After committing to play Hofstra women’s soccer in high school, Kelly Gerdes tore her ACL in the spring of her senior season at MacArthur in Levittown. With a recovery timeline of 6-8 months, she would miss her freshman season with the Pride. Then, that spring, after finally getting healthy again, Gerdes tore her other ACL in practice, rendering her out of her sophomore season as well.
“It just fell every time in the spring so I’d miss the next fall,” Gerdes, the Wantagh, New York, native said.
Now a junior, Gerdes is finally making her Hofstra debut after having to watch from the sidelines for two seasons. With her twin sister, Katie, and high school teammate, Jill Mulholland, playing for an increasingly successful Pride squad, Kelly couldn’t help but become frustrated.
“We’ve all been playing for so long together that I always wanted to play with them,” she said. “It was really frustrating because I knew I could have potential to play and be on the field. I knew I could—if I worked hard—get my chance.”
Her sister, Katie, noted: “We’ve been on the same team together since we first started playing soccer so to have her not on the field with me to start our college career was really upsetting.”
But, although seeing Katie on the field was difficult, having her twin on the team helped Kelly stay a part of the group even though she couldn’t participate on the pitch. “I have Katie, so it was easy to be involved, because if we were hanging out, I would just go with Katie,” she said.
Katie had suffered her own ACL tear previously, and therefore was able to keep Kelly focused on her physical therapy. “It kept her in good spirits knowing that she can come back better than ever,” said Katie.
And Katie wasn’t Kelly’s only family nearby. Going to school just minutes from home served as a source of solace for Kelly, who would take day trips home on the weekends with Katie to “have barbeques and hang out” with their parents and brother. Kelly recognized the benefit of having her support system nearby and felt she may have struggled if she felt stuck at school on her own while dealing with the difficulty of working back from injury. “She knew if she needed a break from everything going on at school, she was only 15 minutes away,” Katie said.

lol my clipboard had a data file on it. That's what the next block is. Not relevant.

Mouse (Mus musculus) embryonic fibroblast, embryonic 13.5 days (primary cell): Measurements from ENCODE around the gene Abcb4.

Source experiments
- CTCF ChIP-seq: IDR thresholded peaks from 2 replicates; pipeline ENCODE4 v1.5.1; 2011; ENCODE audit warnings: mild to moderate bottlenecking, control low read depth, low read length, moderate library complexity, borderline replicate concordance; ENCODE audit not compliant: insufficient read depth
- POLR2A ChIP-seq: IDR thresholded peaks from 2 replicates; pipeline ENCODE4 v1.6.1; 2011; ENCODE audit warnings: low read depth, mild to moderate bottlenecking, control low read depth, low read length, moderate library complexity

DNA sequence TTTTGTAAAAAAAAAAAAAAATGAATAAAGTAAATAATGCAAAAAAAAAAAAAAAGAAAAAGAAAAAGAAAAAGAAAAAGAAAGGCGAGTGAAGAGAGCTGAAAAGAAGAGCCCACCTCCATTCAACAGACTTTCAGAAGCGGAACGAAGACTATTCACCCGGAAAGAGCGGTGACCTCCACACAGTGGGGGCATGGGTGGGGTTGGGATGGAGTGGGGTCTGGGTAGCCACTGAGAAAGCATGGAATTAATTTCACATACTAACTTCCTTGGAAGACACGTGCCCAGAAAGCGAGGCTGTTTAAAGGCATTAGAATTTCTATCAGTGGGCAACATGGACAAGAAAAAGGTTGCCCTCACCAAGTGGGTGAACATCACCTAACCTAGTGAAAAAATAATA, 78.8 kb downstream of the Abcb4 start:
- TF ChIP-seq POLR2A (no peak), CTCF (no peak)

Kelly also had her second family – her teammates and the coaching staff – cheering her on. “The coaches would always come up to me and be like, ‘How’s PT?'” she said. “They would always ask me how it was going, so I always wanted to show them I was improving.” Once she was cleared to run, her teammates would run with her and practice with her, constantly motivating her to keep pushing.
During games, Kelly and the other injured players would contribute their enthusiasm, cheering from the sidelines. “We stood up for every game,” she said. “Everyone supported the team so much, so it was easy to get into the game. The games were exciting last year so it wasn’t boring just sitting on the bench.”
And, while no one wants to suffer the same injury twice, Kelly owes being familiar with the healing process to her ability to come back stronger and more quickly from her second ACL tear. “There’s pain and then there’s good pain,” she said. “You have to get through a certain pain to get better. I was able to push myself more in the second one.”
Last Friday in the season opener against Buffalo in the Penn State Invitational, in Kelly’s third season on the Hofstra women’s soccer roster, her name was finally called as the public address announcer read out the Pride’s starting lineup. When the national anthem played, she was standing on the field, instead of on the sideline. And her sister, Katie, was there with her.
“Friday’s game was a game I will always remember,” said Katie. “It was the first time we played side by side in a Hofstra uniform after two years of not playing together. It’s something I’ll never forget.”
As a defender, Kelly couldn’t have asked for a much better first game. The Pride earned a 1-0 shutout victory, holding the Bulls to just three shots in an incredible defensive effort. And her parents were cheering her on from the stands, seeing both of their daughters playing on the same field for the first time in over two years.
With her injuries behind her, Kelly can focus on her next soccer-related goals – winning a Colonial Athletic Association championship and helping the team to as many clean sheets as possible. Off the field, her injury has provided somewhat of a silver lining – it’s helped inspire her career choice. She’s studying exercise science and hopes to attend physical therapy school after graduating from Hofstra.
Written by Amanda Ghysel, Office of Athletic Communications